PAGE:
Learn how trampolines can provide hours of fun and fitness.
Trampolines provide an enjoyable way to improve fitness and relieve stress. Trampoline users benefit from a balanced and stimulating workout that builds aerobic capacity, strengthens muscles and improves balance and coordination. Of course, trampolining is also enormously fun, boosting motivation to continue exercising and to achieve long-term fitness goals.
Trampolines are manufactured in a wide variety of styles that range from small, indoor mini-tramps to enormous backyard bounce-houses. The most popular shape for recreational jumping is the round trampoline, common in backyards. The circular shape keeps jumpers centered over the bed of the trampoline, helping them avoid injuries caused by landing on the padded metal frame or springs that support the trampoline. Many round trampoline models also feature a mesh enclosure supported by padded poles that are designed to lower the risk of dismount-related injuries.
Rectangular, octagonal and square trampolines allow jumpers to move closer to the springs without being pulled back toward the center of the bed. This type of trampoline is considered less safe for inexperienced jumpers, but it gives skilled jumpers more power and control over their movements, making them ideal training apparatuses for aerial sports like gymnastics and diving. Rectangular trampolines are the most powerful and are the only models used during official trampoline competitions. Square trampolines, on the other hand, are smaller and tend to be used for jump training in gymnastics and tumbling.
In contrast to the physical and emotional benefits of trampolining, the sport carries a serious risk of injury and even death. According to the American Academy of Orthopedic Surgeons, nearly 250,000 people seek medical treatment for trampoline related injuries every year, creating an estimated $4 billion in annual legal, liability, insurance and medical costs. And while scrapes, cuts and bruises caused by the trampoline's metal springs and frame are most common, spinal cord and neck injuries resulting in partial or complete paralysis are also possible, though less likely. Considering that the majority of these patients are children, trampolines have garnered an understandable reputation for being extremely dangerous, especially when improperly used as backyard toys.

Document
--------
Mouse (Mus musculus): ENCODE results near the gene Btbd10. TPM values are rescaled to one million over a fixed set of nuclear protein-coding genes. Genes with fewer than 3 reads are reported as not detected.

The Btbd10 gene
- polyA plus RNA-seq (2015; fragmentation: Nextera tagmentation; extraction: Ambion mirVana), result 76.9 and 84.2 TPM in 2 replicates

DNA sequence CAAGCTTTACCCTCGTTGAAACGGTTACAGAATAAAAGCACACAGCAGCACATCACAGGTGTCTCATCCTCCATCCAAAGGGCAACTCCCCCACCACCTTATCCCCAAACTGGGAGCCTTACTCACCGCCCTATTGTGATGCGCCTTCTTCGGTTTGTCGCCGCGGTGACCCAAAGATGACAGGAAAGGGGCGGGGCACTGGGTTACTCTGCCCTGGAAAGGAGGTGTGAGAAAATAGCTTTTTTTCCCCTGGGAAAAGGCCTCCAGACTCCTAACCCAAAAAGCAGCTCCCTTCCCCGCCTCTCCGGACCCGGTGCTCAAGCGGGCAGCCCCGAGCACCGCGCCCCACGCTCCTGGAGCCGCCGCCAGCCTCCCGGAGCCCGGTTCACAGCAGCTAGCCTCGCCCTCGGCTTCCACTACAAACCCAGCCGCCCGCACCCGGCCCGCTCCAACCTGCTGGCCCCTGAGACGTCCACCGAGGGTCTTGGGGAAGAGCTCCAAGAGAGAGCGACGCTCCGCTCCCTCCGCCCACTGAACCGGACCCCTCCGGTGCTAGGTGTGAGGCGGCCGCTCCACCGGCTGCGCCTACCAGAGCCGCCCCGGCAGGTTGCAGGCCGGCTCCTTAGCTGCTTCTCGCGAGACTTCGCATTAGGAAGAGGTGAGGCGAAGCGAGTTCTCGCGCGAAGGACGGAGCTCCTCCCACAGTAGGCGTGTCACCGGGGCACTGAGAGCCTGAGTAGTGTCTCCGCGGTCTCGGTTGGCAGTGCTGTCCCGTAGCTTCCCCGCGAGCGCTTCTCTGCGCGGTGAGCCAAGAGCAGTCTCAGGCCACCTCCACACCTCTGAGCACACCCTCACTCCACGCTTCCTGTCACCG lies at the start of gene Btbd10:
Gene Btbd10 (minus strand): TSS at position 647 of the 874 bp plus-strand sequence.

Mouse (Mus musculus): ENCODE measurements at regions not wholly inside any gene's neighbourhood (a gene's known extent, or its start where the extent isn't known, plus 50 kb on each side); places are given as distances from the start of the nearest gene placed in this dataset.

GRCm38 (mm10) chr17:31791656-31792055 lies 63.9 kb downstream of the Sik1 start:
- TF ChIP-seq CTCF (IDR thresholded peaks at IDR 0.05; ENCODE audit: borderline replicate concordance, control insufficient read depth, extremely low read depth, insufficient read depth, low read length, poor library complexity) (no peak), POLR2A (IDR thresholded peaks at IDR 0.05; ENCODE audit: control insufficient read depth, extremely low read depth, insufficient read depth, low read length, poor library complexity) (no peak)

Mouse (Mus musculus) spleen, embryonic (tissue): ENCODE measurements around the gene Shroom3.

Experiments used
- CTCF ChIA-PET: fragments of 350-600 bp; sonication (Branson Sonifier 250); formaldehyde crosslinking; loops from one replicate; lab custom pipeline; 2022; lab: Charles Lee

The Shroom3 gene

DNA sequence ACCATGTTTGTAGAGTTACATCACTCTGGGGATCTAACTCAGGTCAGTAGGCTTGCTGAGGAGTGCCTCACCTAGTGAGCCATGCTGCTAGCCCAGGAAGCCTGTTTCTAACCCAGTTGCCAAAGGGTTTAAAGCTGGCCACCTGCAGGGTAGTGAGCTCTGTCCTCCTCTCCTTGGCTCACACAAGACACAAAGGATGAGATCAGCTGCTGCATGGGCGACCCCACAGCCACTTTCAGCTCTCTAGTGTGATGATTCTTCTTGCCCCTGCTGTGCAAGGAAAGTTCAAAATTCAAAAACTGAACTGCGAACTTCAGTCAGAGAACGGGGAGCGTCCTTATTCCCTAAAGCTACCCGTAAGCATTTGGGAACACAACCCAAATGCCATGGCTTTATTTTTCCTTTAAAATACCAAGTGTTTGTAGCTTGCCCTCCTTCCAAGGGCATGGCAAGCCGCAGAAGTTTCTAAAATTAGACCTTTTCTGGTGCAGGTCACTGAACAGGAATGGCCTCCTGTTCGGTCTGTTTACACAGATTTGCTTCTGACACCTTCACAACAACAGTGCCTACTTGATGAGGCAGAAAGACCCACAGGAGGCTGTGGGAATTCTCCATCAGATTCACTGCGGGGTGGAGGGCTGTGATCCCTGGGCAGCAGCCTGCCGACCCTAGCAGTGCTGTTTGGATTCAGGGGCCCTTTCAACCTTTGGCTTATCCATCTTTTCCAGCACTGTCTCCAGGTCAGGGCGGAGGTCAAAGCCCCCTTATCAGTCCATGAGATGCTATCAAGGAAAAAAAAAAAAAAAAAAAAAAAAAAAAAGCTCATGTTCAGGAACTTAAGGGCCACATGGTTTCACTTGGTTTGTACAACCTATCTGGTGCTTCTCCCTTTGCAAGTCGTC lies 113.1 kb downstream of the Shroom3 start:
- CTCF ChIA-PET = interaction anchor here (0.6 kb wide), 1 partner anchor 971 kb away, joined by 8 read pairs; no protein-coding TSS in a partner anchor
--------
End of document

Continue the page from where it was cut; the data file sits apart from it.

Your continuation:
Although there is no way to make trampolining completely safe, the Consumer Product Safety Commission has provided a number of tips on how to avoid severe injury.
The best way for trampoline users to improve their skills and reduce their chances of injury is by attending a trampolining class at a professional gymnastics or tumbling instruction center. This is a quick and relatively inexpensive way to educate new participants about the risks of jumping and provides them with a safe environment for learning proper trampolining technique. If the right facilities are available, parents who own - or are considering the purchase of - a trampoline should consider this an important step for safety.